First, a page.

The passenger, a 32 year old Irish woman named Anne-Marie Murphy, who was six months pregnant, arrived at the check-in desk some forty minutes before it closed. She was approached and questioned by the deputy security officer as part of routine passenger security checks.

No suspicious signs were revealed during her questioning. The passenger, who gave the impression of being a simple woman, responded in the negative when asked if she had been given anything to bring to Israel. During the questioning she was calm, and revealed no sign of nervousness. In the check of her baggage, suspicious signs came to light: a Commodore scientific calculator with an electric cable was found; the bag raised suspicion due to its unexpectedly heavy weight. The security officer’s examination of the bag revealed explosives concealed in the bottom of the bag, under a double panel. He called the police, and the passenger was arrested.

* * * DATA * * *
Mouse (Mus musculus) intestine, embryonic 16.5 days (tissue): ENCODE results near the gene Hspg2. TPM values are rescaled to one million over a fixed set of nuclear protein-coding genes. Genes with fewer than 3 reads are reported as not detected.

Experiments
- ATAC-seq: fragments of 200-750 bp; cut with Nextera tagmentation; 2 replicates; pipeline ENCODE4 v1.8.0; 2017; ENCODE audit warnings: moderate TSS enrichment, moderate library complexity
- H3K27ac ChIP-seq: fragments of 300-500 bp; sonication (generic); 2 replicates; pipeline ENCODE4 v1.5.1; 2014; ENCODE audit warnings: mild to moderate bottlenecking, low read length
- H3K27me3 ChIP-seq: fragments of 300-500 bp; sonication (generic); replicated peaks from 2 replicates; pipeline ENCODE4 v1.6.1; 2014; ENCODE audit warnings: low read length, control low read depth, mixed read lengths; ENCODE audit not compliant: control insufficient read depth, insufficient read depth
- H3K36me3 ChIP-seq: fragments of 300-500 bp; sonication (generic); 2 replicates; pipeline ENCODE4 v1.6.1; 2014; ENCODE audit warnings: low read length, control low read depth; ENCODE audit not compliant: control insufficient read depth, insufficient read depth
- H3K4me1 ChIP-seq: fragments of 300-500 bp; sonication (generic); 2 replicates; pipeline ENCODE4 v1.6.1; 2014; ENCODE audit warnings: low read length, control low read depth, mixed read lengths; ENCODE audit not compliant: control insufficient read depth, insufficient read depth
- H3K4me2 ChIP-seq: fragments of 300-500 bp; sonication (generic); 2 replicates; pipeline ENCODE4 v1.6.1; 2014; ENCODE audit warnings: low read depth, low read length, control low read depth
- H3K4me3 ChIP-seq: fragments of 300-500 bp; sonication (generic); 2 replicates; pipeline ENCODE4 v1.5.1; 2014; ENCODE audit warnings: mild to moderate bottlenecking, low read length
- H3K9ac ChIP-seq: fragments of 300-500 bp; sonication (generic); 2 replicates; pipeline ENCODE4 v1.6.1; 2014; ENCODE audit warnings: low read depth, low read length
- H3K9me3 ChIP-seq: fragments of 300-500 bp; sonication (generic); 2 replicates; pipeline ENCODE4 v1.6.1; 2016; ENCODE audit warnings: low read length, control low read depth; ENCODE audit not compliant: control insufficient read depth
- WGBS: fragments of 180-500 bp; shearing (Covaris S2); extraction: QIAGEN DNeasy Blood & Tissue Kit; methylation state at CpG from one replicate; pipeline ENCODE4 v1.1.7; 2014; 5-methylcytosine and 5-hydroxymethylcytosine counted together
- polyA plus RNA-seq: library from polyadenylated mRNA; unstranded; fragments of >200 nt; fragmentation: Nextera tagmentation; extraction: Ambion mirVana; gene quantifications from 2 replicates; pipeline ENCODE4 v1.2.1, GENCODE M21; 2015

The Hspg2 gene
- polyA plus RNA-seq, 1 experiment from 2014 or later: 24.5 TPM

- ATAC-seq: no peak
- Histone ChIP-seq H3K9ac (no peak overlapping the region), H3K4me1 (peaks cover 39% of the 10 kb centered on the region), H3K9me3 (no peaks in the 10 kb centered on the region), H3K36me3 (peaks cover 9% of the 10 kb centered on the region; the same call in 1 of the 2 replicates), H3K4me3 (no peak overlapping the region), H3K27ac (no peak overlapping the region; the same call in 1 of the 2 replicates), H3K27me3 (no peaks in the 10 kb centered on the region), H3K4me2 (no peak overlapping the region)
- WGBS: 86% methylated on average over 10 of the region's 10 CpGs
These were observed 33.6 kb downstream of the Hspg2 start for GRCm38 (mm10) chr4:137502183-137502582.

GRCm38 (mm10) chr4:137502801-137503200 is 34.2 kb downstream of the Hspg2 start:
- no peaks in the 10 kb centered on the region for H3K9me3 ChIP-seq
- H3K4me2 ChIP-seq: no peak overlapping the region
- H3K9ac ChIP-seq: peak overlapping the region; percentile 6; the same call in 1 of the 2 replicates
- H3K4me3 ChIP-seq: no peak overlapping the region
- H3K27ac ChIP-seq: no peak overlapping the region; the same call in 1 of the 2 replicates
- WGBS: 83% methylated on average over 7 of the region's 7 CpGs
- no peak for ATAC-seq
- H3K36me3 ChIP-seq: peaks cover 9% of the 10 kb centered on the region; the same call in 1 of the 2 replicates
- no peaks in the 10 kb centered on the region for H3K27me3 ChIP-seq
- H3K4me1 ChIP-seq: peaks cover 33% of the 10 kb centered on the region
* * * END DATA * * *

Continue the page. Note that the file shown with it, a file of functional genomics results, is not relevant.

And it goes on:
Examination of the bomb by the local police revealed a detonator in the Commodore calculator coated with plastic Simtex explosives, connected to an electronic timing device which was set to activate the major explosives cache hidden inside the bag. An examination of the timer mechanism, once it was disconnected from the explosives, revealed that the jet was intended to explode about two and a quarter hours after its takeoff for Israel, at a height of 39,000 feet, when it would have been airborne between Italy and Greece.

Hindawi’s Syrian connection, as explained by the Israel Security Agency [2]